Lectures, Presentation and Documentary
(Special lectures, talks and presentations are normally organised only for the students and faculty unless when stated otherwise.)
30 September 2011
Lecture on "The Past of Nepal Studies in Nepal" by Dr. Pratyoush Onta.
Pratyoush Onta holds a PhD in history from the University of Pennsylvania (1996). He has written on Nepali nationalism, Gurkha history, institutions, area studies and media. He has written, edited or co-edited several books. He is also the founding editor of the journals Studies in Nepali History and Society (est. 1996) and Media Adhyayan (est. 2006, in Nepali). He is associated with the research institute and public forum Martin Chautari in Kathmandu.
25 May 2011
Screening of Mohan Mainali's "Timber to Tibet: Trees from Nepal for Food from Tibet"
The people of Bhotkhola in northern Nepal believe that Bhotkhola was tucked away among the mountains by the gods so that it would not be disturbed. That is why, they say, it should be preserved and protected from human defilement. But the people have turned to destroying trees that take a hundred and fifty years to mature. Caravans carrying timber to Tibet and bringing back foodstuffs to Nepal are a common sight all over Bhotkhola. This film deals with the contrast between the pro-conservationist tradition of the people and their compulsion to cut down a priceless Himalayan forest which will not regenerate once it is gone.
Year of Production: 2002
Duration: 28 minutes
Directed by Mohan Mainali
Produced by Nepal Forum of Environmental Journalists
9 May 2011
Lecture on “What is Development? And When Did It Start?” by Prof. Juhani Koponen
Juhani Koponen is Professor in Development Studies at the Department of Political and Economic Studies, University of Helsinki. He is also Director of the Finnish Graduate School of Development Studies (Devestu). His doctoral research focused on the German colonial policy in Tanzania during the period 1884-1914. Prominent among his current research interests are the history of development practices in general, Finnish development policy, and development practices in Tanzania. He has conducted research and worked in development projects in many countries. He has also visited Nepal a number of times.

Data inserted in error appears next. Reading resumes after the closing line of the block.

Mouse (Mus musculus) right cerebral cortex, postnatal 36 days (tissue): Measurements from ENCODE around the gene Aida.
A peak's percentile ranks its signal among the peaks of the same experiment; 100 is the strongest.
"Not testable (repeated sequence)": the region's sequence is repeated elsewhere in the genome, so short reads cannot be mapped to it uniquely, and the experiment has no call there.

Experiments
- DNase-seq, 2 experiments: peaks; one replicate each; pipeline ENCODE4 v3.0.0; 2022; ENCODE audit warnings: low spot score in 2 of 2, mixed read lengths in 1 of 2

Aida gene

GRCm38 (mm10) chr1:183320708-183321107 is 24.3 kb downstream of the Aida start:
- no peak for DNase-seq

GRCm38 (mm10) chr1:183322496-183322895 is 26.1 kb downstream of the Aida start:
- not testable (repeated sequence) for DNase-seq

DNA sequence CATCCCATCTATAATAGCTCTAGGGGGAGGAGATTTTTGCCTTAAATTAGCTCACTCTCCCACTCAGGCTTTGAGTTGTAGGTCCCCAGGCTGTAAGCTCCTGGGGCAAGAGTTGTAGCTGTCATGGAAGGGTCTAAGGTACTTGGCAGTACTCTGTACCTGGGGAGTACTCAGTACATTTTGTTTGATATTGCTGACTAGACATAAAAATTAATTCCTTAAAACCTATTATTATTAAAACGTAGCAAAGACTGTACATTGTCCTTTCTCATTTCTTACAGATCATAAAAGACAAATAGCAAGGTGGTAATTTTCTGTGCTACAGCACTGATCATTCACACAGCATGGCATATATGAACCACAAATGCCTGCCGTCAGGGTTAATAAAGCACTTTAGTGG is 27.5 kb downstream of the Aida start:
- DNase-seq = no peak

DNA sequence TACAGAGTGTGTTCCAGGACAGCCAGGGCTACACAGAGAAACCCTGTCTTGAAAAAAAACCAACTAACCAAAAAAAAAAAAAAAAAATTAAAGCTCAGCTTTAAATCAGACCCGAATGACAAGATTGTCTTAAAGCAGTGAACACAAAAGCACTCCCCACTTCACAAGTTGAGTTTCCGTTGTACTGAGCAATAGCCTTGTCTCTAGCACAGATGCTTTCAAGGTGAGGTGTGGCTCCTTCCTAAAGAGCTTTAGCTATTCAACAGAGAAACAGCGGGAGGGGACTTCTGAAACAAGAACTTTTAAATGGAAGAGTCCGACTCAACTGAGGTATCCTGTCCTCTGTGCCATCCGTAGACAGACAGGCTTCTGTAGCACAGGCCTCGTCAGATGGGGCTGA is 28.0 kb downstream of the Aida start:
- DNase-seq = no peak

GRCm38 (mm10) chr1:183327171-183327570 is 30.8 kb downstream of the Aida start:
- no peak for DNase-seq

23 March 2011
Screening of Mohan Mainali's "Pune's Trousers"
In 2002, a joint patrol of police, army and civilians headed towards the village of Angaupani, Bajura in search of Maoists. They killed seven villagers and declared them to be terrorists. This is the story of Lal Jana Bohara, widow of Nara Bahadur, one of the villagers killed, and her children.
Year of Production: 2010
Duration: 34:00 minutes
Direction/Production: Mohan Mainali
Nepā School Research Colloquium
16 February, 2011
Seminar on "Belonging and Solitude among Nepali Nurses in Great Britain" by Sondra L. Hausner
When they migrate to England for the sake of earning higher wages and gaining additional training in professional fields they enjoy, Nepali nurses have to overcome obstacles posed by UK employers, Nepali agents, and both the British and the Nepali governments, as well as contend with separating from parents and children. This paper suggests that despite these many experiential and logistical challenges, the aspiration to belong takes place not primarily in a social sphere but in a professional one. Prohibitions experienced against belonging are not reluctance from ‘host country’ nationals to allow integration, then, but state barriers to professional advancement, which do not tally with the actual dynamics of health care migration to the UK.
Sondra L. Hausner is trained in public policy (AB Princeton 1991) and socio-cultural anthropology (PhD Cornell 2002). She is currently University Lecturer in the Study of Religion at the University of Oxford, where she teaches the anthropology of religion. She is a Research Associate at Oxford’s Centre on Migration, Policy, and Society (COMPAS).